Thoughts on the Holiness of God and Evangelism

February 12, 2009 at 9:54 pm 2 comments

In my opinion there seems to be little attention to God’s chief moral attribute – holiness – in evangelism training and studies.

I might go as far as saying that some Christians have never given much thought to how God’s holiness specifically impacts our evangelism. But, the Gospel (the good news that is proclaimed or witnessed to) is primarily a message about God, not man. One of the foundational theological realities for exposing our need for the Gospel is that God is holy and man is sinful.

There seems to be very little material on the topic of God’s holiness in current readings on evangelism, at least the ones I have read. It’s there, but its brief. There is always material on the doctrine of human sinfulness (in some sense or another), but I would see sinfulness as understood in light of God’s holiness. When considering the body of material that I am familiar with, which is very limited, Lewis Drummond provided the most thorough treatment of the theological issues pertaining to evangelism in his work The Word of the Cross. Yet Drummond only treated God’s holiness briefly. Drummond makes the concise but important observation that God’s “holiness makes Him the absolute standard of Himself.” This standard not only justifies God’s wrath in that He abhors sin and evil, it also makes us aware of our need of the Gospel. Drummond states that “wrath grows out of the self-consistent nature of God.” In light of God’s holiness “forgiveness of sin becomes the basic need of all people.”

Personally I agree with Drummond’s statement that God’s holiness makes Him the absolute standard of Himself, but I wish he would have clearly shown how this makes claim on individuals in evangelism. Communicating God’s holiness is essentially communicating that He is qualitatively and radically different from his creation. Out of God’s holiness Drummond mentions four qualities that surface, God is righteous, God is just, God is wrathful, and God is good. Each of these qualities acts in perfect unity. God is consistent. God is one. It is helpful to clarify when different attributes of God are emphasized, but it must be stressed that God is not divided. In other words, we can guarantee that in everything God does He exhibits each these qualities in perfect unity as a reflection of His perfect holiness.

How does the holiness of God reveal a need for the Gospel? I think it is important to show that man is completely inconsistent in terms of morality. For example, how is it that man (in a universal sense) can in one moment exhibit qualities of goodness towards others, and in another perform completely unjust acts of cruelty? At one point we can desire vengeance and execute our anger in an unjust way, but when we witness injustice in the world we desire things to be made right. I think Will Metzger makes this point well in his book on evangelism Tell the Truth, he argues that “when people are able to see a reason for the human paradox, they may begin to admit sin is in their nature and a radical solution is therefore needed.” The reality of such inconsistency at the very least reveals an underlying problem in humanity, if not an inner desire to see this tension eradicated by good. Theologically a correct understanding of the human condition is directly tied to the holiness of God. “Our evangelism needs to stress a God of holiness.” But, how is it that man held accountable to this holy God?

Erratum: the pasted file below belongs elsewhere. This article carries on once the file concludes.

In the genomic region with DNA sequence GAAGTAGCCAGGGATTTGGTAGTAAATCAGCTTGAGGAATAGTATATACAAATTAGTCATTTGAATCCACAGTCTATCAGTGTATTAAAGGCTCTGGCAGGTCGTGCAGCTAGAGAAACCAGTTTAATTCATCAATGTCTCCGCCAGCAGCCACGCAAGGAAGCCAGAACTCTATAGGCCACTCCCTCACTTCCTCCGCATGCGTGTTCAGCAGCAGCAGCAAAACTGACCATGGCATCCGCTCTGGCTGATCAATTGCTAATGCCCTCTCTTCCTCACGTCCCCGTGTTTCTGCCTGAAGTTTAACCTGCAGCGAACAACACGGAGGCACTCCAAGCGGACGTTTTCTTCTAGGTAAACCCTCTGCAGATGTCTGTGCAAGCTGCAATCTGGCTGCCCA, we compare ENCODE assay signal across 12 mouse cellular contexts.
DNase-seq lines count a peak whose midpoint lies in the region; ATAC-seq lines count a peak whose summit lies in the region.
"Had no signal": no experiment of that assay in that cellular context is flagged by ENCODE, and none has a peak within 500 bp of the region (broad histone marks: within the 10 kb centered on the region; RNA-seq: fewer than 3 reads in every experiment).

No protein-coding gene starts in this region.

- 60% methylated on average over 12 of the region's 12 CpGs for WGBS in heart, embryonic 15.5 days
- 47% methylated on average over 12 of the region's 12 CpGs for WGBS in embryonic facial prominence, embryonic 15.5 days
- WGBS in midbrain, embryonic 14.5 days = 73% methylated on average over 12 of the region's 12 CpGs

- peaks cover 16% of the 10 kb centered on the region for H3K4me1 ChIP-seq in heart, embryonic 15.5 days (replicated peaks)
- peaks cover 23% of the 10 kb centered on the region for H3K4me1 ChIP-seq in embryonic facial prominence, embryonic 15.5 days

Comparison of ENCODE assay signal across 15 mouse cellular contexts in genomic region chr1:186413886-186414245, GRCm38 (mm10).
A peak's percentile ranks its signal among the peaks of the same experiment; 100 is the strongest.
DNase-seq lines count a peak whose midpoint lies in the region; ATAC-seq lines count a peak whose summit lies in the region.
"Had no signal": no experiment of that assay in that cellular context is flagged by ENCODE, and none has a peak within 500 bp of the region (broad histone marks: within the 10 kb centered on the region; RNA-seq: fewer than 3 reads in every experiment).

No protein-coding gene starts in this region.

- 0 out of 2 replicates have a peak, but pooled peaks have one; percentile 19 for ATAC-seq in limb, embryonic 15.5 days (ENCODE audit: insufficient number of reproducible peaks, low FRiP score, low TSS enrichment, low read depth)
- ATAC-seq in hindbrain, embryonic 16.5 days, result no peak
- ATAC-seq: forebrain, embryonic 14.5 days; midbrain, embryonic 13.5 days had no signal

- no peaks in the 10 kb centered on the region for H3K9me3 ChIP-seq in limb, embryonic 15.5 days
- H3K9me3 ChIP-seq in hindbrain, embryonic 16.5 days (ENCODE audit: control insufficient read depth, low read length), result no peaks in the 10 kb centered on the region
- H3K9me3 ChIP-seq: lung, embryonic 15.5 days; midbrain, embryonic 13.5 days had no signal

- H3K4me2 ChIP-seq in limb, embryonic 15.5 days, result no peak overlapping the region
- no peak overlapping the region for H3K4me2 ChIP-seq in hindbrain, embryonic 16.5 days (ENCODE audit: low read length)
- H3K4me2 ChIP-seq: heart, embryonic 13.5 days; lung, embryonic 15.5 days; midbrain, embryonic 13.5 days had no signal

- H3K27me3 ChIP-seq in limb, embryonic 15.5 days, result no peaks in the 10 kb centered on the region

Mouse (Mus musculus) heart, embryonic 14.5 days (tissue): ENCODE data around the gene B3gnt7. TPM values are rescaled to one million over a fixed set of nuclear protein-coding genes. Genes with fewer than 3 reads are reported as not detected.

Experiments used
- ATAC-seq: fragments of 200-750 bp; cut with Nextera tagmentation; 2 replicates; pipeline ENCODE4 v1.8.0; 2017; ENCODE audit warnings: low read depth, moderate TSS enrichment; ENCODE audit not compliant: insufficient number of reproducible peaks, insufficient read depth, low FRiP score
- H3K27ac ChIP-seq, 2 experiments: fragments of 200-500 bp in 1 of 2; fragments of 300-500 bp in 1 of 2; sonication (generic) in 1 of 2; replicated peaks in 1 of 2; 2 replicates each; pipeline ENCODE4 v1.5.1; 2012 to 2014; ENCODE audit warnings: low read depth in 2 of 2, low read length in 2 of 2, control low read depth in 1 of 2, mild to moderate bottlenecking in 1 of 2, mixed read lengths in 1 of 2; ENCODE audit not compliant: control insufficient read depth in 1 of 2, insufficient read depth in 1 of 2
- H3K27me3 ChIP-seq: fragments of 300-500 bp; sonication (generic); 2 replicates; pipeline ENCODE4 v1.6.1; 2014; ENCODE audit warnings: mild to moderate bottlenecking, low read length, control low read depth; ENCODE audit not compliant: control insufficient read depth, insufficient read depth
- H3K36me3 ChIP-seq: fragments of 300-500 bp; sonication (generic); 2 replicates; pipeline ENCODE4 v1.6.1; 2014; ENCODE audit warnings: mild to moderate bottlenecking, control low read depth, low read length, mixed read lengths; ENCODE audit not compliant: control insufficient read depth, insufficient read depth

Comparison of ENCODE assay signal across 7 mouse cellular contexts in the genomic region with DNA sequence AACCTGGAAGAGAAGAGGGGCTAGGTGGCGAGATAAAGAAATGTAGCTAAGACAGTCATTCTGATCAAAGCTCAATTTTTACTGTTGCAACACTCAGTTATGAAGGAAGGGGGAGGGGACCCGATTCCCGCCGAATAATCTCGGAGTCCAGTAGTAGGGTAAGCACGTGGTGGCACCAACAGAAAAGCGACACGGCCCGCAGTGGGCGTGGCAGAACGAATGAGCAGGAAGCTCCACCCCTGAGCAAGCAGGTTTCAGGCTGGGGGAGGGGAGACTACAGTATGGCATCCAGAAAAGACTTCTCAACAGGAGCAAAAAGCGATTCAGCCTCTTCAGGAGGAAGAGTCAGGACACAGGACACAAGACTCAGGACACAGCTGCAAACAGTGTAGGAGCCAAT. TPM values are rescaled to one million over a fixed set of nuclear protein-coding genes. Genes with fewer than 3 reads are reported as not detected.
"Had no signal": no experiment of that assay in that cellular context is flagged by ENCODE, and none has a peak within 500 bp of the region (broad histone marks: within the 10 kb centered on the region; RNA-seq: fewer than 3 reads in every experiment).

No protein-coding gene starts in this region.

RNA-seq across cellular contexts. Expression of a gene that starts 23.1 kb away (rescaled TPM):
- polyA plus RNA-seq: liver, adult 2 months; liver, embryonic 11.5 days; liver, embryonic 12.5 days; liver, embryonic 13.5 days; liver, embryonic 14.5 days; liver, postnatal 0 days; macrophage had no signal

J.I. Packer devotes little space to developing this thought in his classic work Evangelism and the Sovereignty of God, but what he says is helpful. His observation is that “the Gospel starts by teaching us that we, as creatures, are absolutely dependent on God, and that He, as Creator, has an absolute claim on us.” Our accountability to God was established in creation. God as our creator wrote His law on our hearts. In this way God lovingly established the right way to live, and it is necessary that we measure ourselves by those requirements. In creation, God established a moral order that reflected his own perfect moral nature. Essentially, the law is a reflection of God’s holiness by which He moves against evil. In other words, the law is the revelation of God’s holiness. The moral order that is applied to humanity holds us accountable to this holy God. If we do not sufficiently emphasize God’s holiness in our evangelism, God’s grace loses its intended impact.

Again, Metzger seemed the most helpful when it came to taking a theological truth and making specific application to evangelism practice. He writes, “to admit I am sinful in my nature (not just that I make mistakes or am imperfect), and by simply not loving God (vertical relationship), I have offended his holiness, making me liable for punishment.” The law is a tutor, revealing God’s holiness and our need for the Gospel. While the law is powerless to convert, it is essential to convict.

How else can we show God’s holiness as essential to and in our evangelism?

Entry filed under: Books, Christianity, Faith, Religion.

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2 Comments Add your own

  • 1. Drea  |  February 14, 2009 at 6:47 pm

    Hey Matt, i went to high school with you but i doubt you remember me. i was a shy art student who kept to herself. any how my husband went to SEBTS so you two have something in common. Hes a senior pastor near greenville, nc. He has a blog incase you are interested in exchanging information..

    heres the link
    http://www.westendbc.net/blog

    his names Travis Wood

    Reply
  • 2. Travis  |  February 14, 2009 at 9:15 pm

    I agree. I believe this is why the Scriptures state in Ps.19, the law of the Lord is perfect, converting the soul. We definitely need to start with God in our evangelism and not man… especially not his felt needs.

    Reply

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